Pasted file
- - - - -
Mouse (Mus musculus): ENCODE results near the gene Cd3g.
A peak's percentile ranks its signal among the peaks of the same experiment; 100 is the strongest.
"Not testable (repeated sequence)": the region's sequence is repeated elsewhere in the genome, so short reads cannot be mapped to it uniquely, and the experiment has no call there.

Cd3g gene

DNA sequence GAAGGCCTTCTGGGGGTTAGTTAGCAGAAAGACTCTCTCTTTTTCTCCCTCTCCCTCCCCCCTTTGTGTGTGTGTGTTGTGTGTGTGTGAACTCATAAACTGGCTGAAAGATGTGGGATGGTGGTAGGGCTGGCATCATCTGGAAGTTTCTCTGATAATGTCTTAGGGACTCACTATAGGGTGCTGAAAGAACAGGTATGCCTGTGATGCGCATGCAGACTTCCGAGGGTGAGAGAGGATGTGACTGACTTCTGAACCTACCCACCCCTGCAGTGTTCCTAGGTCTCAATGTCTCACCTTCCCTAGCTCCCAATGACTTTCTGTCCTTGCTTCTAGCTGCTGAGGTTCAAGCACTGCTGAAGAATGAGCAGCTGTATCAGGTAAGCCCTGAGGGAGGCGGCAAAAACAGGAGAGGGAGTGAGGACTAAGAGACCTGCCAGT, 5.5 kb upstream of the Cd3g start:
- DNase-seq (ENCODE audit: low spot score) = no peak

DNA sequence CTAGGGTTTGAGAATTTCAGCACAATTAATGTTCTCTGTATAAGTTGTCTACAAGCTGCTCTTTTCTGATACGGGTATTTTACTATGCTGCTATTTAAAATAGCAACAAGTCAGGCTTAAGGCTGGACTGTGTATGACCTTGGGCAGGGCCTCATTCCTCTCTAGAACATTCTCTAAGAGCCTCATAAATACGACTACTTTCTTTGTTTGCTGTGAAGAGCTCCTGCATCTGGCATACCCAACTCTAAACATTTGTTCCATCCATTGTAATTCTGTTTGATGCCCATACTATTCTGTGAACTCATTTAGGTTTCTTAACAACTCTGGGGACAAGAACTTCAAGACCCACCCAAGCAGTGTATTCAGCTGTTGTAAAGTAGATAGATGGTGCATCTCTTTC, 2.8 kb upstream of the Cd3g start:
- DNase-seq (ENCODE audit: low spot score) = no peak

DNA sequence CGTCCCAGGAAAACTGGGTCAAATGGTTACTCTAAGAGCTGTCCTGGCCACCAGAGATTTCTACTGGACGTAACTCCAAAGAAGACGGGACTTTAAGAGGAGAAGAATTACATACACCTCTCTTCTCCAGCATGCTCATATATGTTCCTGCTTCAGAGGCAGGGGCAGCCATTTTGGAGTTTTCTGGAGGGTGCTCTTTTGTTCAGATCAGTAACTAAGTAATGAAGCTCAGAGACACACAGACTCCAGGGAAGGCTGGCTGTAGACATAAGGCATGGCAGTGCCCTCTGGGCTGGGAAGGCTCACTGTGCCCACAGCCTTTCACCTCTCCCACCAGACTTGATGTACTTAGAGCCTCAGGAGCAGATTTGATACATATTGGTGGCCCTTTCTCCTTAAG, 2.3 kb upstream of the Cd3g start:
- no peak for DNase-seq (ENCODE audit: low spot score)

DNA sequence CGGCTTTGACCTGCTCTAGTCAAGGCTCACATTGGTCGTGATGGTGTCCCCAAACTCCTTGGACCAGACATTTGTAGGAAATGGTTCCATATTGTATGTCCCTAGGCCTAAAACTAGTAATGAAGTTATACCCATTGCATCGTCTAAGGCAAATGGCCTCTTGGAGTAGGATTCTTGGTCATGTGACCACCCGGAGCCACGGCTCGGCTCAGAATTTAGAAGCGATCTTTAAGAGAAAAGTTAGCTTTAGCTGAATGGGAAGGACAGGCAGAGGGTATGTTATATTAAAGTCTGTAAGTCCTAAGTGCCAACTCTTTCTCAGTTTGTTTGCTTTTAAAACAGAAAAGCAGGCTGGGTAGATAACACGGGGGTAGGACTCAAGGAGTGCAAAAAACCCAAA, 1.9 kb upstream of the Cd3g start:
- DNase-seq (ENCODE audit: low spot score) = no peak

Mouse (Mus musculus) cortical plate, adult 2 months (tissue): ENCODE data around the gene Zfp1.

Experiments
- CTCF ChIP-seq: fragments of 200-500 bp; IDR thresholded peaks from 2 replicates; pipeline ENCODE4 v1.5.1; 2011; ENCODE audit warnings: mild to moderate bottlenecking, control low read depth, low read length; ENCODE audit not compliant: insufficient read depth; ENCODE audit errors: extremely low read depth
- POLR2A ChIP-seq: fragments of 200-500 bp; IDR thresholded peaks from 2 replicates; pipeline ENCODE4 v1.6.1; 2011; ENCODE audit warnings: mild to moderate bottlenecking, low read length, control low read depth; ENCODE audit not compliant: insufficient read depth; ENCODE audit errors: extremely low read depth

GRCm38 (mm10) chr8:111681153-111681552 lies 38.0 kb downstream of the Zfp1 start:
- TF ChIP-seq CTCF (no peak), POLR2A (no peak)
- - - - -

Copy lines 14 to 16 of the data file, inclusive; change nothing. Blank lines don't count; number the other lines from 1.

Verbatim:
Experiments
- CTCF ChIP-seq: fragments of 200-500 bp; IDR thresholded peaks from 2 replicates; pipeline ENCODE4 v1.5.1; 2011; ENCODE audit warnings: mild to moderate bottlenecking, control low read depth, low read length; ENCODE audit not compliant: insufficient read depth; ENCODE audit errors: extremely low read depth
- POLR2A ChIP-seq: fragments of 200-500 bp; IDR thresholded peaks from 2 replicates; pipeline ENCODE4 v1.6.1; 2011; ENCODE audit warnings: mild to moderate bottlenecking, low read length, control low read depth; ENCODE audit not compliant: insufficient read depth; ENCODE audit errors: extremely low read depth